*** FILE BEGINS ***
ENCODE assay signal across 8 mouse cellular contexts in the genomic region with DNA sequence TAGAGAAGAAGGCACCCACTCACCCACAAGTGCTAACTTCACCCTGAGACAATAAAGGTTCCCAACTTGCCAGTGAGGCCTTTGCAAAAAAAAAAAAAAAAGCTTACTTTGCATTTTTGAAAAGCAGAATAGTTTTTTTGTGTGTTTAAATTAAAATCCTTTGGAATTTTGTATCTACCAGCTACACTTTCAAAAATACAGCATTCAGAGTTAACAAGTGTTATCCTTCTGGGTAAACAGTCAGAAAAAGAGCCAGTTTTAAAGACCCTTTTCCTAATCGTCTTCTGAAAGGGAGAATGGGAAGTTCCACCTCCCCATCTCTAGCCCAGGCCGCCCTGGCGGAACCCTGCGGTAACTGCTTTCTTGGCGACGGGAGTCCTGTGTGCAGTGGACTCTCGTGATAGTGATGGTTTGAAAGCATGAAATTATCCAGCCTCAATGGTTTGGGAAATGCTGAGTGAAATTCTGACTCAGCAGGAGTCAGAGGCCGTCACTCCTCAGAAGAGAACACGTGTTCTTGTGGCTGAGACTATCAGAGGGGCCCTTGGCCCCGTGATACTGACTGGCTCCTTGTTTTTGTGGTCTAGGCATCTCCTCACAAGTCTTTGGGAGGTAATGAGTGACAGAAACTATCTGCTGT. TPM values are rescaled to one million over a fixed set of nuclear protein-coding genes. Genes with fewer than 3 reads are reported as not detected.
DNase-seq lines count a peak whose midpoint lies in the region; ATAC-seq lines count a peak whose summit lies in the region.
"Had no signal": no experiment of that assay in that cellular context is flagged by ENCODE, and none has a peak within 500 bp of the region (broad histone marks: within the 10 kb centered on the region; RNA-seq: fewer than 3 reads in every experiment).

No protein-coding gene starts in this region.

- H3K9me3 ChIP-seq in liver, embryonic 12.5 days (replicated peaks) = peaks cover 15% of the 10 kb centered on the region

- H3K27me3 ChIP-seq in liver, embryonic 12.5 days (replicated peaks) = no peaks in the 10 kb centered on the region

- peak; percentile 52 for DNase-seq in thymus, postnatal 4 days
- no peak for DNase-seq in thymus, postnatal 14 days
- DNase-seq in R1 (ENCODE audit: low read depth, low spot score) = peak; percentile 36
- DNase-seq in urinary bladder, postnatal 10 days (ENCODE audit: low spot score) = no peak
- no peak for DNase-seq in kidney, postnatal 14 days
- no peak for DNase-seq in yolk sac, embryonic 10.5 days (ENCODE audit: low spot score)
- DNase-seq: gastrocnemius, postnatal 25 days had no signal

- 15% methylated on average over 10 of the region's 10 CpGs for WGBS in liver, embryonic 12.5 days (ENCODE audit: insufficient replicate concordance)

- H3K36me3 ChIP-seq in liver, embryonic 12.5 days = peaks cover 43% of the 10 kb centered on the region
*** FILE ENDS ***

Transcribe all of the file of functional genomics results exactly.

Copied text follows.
ENCODE assay signal across 8 mouse cellular contexts in the genomic region with DNA sequence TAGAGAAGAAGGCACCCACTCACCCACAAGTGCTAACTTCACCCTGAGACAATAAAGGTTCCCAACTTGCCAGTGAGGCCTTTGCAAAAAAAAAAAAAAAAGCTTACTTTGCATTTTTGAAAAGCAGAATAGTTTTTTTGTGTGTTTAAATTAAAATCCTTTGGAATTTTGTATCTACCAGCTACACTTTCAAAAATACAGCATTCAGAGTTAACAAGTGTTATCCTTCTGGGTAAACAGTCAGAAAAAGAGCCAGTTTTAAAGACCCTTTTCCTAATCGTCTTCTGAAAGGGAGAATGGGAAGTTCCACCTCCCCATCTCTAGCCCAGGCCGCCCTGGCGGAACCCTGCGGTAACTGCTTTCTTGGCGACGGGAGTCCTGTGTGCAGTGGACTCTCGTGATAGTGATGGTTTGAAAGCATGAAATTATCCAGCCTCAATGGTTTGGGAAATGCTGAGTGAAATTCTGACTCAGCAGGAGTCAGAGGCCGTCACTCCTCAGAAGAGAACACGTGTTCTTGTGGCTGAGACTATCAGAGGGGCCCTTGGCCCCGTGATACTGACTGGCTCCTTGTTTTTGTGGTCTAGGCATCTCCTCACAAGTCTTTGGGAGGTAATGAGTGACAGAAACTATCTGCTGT. TPM values are rescaled to one million over a fixed set of nuclear protein-coding genes. Genes with fewer than 3 reads are reported as not detected.
DNase-seq lines count a peak whose midpoint lies in the region; ATAC-seq lines count a peak whose summit lies in the region.
"Had no signal": no experiment of that assay in that cellular context is flagged by ENCODE, and none has a peak within 500 bp of the region (broad histone marks: within the 10 kb centered on the region; RNA-seq: fewer than 3 reads in every experiment).

No protein-coding gene starts in this region.

- H3K9me3 ChIP-seq in liver, embryonic 12.5 days (replicated peaks) = peaks cover 15% of the 10 kb centered on the region

- H3K27me3 ChIP-seq in liver, embryonic 12.5 days (replicated peaks) = no peaks in the 10 kb centered on the region

- peak; percentile 52 for DNase-seq in thymus, postnatal 4 days
- no peak for DNase-seq in thymus, postnatal 14 days
- DNase-seq in R1 (ENCODE audit: low read depth, low spot score) = peak; percentile 36
- DNase-seq in urinary bladder, postnatal 10 days (ENCODE audit: low spot score) = no peak
- no peak for DNase-seq in kidney, postnatal 14 days
- no peak for DNase-seq in yolk sac, embryonic 10.5 days (ENCODE audit: low spot score)
- DNase-seq: gastrocnemius, postnatal 25 days had no signal

- 15% methylated on average over 10 of the region's 10 CpGs for WGBS in liver, embryonic 12.5 days (ENCODE audit: insufficient replicate concordance)

- H3K36me3 ChIP-seq in liver, embryonic 12.5 days = peaks cover 43% of the 10 kb centered on the region